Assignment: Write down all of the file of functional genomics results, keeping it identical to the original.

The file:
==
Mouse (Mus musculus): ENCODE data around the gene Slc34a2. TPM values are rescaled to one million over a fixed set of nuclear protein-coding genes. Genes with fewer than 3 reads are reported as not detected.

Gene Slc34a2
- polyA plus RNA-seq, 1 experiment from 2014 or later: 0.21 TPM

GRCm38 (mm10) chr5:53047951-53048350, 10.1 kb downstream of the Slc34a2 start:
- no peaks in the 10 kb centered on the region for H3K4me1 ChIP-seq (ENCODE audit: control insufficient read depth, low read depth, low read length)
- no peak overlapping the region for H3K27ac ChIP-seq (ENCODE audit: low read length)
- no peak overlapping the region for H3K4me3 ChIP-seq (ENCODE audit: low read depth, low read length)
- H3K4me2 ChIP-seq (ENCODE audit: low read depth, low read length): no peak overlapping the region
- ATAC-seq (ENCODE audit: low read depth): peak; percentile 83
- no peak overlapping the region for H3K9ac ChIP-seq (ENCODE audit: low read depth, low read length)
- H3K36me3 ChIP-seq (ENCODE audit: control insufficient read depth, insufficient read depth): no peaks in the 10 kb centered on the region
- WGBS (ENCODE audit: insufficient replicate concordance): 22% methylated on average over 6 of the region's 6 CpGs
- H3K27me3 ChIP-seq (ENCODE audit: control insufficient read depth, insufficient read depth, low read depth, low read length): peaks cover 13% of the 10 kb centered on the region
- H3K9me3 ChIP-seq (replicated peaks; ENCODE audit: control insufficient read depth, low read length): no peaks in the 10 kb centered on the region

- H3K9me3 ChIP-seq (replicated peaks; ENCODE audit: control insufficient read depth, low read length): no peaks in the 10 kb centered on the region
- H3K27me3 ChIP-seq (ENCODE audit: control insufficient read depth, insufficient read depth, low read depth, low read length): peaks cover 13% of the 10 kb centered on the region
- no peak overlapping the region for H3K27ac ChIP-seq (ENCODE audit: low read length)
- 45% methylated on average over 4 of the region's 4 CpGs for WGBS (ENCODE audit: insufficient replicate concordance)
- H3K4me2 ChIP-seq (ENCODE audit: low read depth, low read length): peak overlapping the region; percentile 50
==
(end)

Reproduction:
Mouse (Mus musculus): ENCODE data around the gene Slc34a2. TPM values are rescaled to one million over a fixed set of nuclear protein-coding genes. Genes with fewer than 3 reads are reported as not detected.

Gene Slc34a2
- polyA plus RNA-seq, 1 experiment from 2014 or later: 0.21 TPM

GRCm38 (mm10) chr5:53047951-53048350, 10.1 kb downstream of the Slc34a2 start:
- no peaks in the 10 kb centered on the region for H3K4me1 ChIP-seq (ENCODE audit: control insufficient read depth, low read depth, low read length)
- no peak overlapping the region for H3K27ac ChIP-seq (ENCODE audit: low read length)
- no peak overlapping the region for H3K4me3 ChIP-seq (ENCODE audit: low read depth, low read length)
- H3K4me2 ChIP-seq (ENCODE audit: low read depth, low read length): no peak overlapping the region
- ATAC-seq (ENCODE audit: low read depth): peak; percentile 83
- no peak overlapping the region for H3K9ac ChIP-seq (ENCODE audit: low read depth, low read length)
- H3K36me3 ChIP-seq (ENCODE audit: control insufficient read depth, insufficient read depth): no peaks in the 10 kb centered on the region
- WGBS (ENCODE audit: insufficient replicate concordance): 22% methylated on average over 6 of the region's 6 CpGs
- H3K27me3 ChIP-seq (ENCODE audit: control insufficient read depth, insufficient read depth, low read depth, low read length): peaks cover 13% of the 10 kb centered on the region
- H3K9me3 ChIP-seq (replicated peaks; ENCODE audit: control insufficient read depth, low read length): no peaks in the 10 kb centered on the region

- H3K9me3 ChIP-seq (replicated peaks; ENCODE audit: control insufficient read depth, low read length): no peaks in the 10 kb centered on the region
- H3K27me3 ChIP-seq (ENCODE audit: control insufficient read depth, insufficient read depth, low read depth, low read length): peaks cover 13% of the 10 kb centered on the region
- no peak overlapping the region for H3K27ac ChIP-seq (ENCODE audit: low read length)
- 45% methylated on average over 4 of the region's 4 CpGs for WGBS (ENCODE audit: insufficient replicate concordance)
- H3K4me2 ChIP-seq (ENCODE audit: low read depth, low read length): peak overlapping the region; percentile 50